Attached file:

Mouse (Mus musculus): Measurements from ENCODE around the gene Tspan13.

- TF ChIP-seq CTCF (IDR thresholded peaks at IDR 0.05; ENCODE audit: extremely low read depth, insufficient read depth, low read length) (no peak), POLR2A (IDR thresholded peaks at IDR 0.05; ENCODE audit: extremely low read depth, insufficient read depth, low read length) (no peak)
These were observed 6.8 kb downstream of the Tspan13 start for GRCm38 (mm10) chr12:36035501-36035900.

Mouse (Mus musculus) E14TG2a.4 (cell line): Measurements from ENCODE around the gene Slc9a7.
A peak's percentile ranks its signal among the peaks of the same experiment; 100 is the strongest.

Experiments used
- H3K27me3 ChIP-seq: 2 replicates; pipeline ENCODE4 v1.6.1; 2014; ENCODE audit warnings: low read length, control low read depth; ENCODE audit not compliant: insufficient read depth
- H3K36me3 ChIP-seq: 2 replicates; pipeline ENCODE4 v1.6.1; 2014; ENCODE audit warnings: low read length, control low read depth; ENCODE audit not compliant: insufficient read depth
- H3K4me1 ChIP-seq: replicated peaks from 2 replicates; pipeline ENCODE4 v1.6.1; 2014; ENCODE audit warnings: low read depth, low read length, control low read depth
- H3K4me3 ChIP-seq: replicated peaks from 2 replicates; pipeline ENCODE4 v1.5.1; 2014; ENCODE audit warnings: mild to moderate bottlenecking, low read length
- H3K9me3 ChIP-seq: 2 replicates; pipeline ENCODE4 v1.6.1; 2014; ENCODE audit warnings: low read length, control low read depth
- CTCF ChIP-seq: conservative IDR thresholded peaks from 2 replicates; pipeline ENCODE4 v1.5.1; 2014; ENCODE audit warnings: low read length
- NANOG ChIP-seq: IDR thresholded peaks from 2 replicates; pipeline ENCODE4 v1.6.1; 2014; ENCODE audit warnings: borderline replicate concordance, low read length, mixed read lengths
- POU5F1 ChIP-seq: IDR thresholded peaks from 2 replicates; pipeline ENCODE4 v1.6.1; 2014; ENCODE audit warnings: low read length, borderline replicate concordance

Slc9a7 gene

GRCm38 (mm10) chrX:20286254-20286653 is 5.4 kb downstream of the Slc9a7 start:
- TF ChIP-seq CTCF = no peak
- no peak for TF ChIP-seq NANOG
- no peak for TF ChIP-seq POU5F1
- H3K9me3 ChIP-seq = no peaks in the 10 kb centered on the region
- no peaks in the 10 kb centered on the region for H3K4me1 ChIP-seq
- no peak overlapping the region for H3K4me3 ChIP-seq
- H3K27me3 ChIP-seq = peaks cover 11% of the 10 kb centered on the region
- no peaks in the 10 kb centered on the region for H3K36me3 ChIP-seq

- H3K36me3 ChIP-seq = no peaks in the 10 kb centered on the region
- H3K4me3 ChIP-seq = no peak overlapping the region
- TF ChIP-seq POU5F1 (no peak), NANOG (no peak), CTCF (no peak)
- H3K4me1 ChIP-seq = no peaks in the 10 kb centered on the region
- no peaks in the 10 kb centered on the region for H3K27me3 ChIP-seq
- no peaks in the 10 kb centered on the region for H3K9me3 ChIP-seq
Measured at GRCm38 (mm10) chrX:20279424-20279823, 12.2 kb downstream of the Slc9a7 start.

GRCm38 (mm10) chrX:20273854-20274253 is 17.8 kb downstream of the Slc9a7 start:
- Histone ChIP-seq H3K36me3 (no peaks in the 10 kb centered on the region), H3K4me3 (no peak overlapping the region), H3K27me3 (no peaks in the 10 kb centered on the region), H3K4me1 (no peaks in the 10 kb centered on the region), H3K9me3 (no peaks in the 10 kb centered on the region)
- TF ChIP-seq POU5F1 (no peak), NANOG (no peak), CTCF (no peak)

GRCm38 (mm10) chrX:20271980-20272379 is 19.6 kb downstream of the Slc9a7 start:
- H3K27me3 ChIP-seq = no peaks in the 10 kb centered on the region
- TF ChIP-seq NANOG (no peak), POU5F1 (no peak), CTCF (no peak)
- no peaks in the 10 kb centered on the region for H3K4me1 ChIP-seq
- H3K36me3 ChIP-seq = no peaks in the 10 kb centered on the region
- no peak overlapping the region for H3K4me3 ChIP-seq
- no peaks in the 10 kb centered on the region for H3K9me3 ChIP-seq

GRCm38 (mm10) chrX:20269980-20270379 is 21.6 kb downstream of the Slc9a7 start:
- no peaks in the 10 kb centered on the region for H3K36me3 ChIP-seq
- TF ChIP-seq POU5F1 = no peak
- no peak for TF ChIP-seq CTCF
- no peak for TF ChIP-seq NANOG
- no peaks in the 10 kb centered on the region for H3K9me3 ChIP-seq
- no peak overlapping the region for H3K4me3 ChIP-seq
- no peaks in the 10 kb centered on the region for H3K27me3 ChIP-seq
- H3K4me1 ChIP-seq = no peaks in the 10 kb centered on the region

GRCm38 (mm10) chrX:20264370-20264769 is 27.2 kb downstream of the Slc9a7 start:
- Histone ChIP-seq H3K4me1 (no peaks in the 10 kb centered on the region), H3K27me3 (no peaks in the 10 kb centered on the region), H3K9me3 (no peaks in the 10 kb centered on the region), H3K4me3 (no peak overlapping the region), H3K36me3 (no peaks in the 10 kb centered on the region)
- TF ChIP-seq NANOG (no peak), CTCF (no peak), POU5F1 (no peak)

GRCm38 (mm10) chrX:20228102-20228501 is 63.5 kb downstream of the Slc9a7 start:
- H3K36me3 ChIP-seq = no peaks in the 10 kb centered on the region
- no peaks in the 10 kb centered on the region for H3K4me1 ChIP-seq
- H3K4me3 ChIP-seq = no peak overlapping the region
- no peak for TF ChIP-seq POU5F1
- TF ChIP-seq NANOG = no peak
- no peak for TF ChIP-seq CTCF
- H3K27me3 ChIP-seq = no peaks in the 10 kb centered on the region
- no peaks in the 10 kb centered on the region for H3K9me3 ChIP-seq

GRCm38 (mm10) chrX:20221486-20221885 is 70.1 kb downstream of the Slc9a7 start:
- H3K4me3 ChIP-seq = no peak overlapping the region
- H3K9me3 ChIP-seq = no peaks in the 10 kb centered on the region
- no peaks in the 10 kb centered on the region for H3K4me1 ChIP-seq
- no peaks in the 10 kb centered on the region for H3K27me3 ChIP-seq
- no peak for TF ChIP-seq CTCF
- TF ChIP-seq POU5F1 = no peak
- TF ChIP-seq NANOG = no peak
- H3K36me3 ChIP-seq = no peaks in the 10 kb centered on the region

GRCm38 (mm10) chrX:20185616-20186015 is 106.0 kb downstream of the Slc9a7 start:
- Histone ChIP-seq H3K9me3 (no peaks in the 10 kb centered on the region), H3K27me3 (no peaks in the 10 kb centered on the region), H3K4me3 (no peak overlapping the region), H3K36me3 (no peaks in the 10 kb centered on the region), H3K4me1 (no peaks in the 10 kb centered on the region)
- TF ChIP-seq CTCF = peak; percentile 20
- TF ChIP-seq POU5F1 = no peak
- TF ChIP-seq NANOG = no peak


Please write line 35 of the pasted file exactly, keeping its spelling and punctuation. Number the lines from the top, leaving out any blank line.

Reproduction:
GRCm38 (mm10) chrX:20271980-20272379 is 19.6 kb downstream of the Slc9a7 start: